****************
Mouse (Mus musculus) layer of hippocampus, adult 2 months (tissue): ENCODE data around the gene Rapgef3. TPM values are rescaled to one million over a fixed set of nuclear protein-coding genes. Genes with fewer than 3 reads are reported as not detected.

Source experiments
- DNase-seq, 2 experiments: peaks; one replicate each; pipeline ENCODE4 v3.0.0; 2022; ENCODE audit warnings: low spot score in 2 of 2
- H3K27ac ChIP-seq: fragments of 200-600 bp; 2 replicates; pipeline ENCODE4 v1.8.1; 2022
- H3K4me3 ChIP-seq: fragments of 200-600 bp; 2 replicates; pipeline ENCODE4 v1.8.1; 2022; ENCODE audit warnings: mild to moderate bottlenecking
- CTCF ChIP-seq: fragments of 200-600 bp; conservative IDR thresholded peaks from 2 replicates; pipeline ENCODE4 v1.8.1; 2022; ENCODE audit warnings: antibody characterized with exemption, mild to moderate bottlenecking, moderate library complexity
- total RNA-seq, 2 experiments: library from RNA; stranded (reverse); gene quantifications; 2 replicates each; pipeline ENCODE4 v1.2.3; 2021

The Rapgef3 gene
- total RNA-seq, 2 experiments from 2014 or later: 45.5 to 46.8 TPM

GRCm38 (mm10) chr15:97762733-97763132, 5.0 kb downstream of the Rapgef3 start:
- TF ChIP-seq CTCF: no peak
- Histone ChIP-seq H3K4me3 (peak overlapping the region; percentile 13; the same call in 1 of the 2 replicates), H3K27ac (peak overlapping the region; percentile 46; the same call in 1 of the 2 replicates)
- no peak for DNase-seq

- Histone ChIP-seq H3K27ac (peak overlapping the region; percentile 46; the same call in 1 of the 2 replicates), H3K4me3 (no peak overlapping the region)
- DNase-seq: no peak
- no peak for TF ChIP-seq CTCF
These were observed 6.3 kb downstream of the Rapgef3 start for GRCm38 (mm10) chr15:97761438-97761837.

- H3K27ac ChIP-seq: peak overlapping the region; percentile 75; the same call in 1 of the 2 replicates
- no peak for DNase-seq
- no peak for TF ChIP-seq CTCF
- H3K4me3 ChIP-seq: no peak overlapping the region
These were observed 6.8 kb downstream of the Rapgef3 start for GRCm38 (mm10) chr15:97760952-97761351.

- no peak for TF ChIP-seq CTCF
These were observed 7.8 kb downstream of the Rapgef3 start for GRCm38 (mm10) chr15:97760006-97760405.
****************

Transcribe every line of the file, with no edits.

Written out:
Mouse (Mus musculus) layer of hippocampus, adult 2 months (tissue): ENCODE data around the gene Rapgef3. TPM values are rescaled to one million over a fixed set of nuclear protein-coding genes. Genes with fewer than 3 reads are reported as not detected.

Source experiments
- DNase-seq, 2 experiments: peaks; one replicate each; pipeline ENCODE4 v3.0.0; 2022; ENCODE audit warnings: low spot score in 2 of 2
- H3K27ac ChIP-seq: fragments of 200-600 bp; 2 replicates; pipeline ENCODE4 v1.8.1; 2022
- H3K4me3 ChIP-seq: fragments of 200-600 bp; 2 replicates; pipeline ENCODE4 v1.8.1; 2022; ENCODE audit warnings: mild to moderate bottlenecking
- CTCF ChIP-seq: fragments of 200-600 bp; conservative IDR thresholded peaks from 2 replicates; pipeline ENCODE4 v1.8.1; 2022; ENCODE audit warnings: antibody characterized with exemption, mild to moderate bottlenecking, moderate library complexity
- total RNA-seq, 2 experiments: library from RNA; stranded (reverse); gene quantifications; 2 replicates each; pipeline ENCODE4 v1.2.3; 2021

The Rapgef3 gene
- total RNA-seq, 2 experiments from 2014 or later: 45.5 to 46.8 TPM

GRCm38 (mm10) chr15:97762733-97763132, 5.0 kb downstream of the Rapgef3 start:
- TF ChIP-seq CTCF: no peak
- Histone ChIP-seq H3K4me3 (peak overlapping the region; percentile 13; the same call in 1 of the 2 replicates), H3K27ac (peak overlapping the region; percentile 46; the same call in 1 of the 2 replicates)
- no peak for DNase-seq

- Histone ChIP-seq H3K27ac (peak overlapping the region; percentile 46; the same call in 1 of the 2 replicates), H3K4me3 (no peak overlapping the region)
- DNase-seq: no peak
- no peak for TF ChIP-seq CTCF
These were observed 6.3 kb downstream of the Rapgef3 start for GRCm38 (mm10) chr15:97761438-97761837.

- H3K27ac ChIP-seq: peak overlapping the region; percentile 75; the same call in 1 of the 2 replicates
- no peak for DNase-seq
- no peak for TF ChIP-seq CTCF
- H3K4me3 ChIP-seq: no peak overlapping the region
These were observed 6.8 kb downstream of the Rapgef3 start for GRCm38 (mm10) chr15:97760952-97761351.

- no peak for TF ChIP-seq CTCF
These were observed 7.8 kb downstream of the Rapgef3 start for GRCm38 (mm10) chr15:97760006-97760405.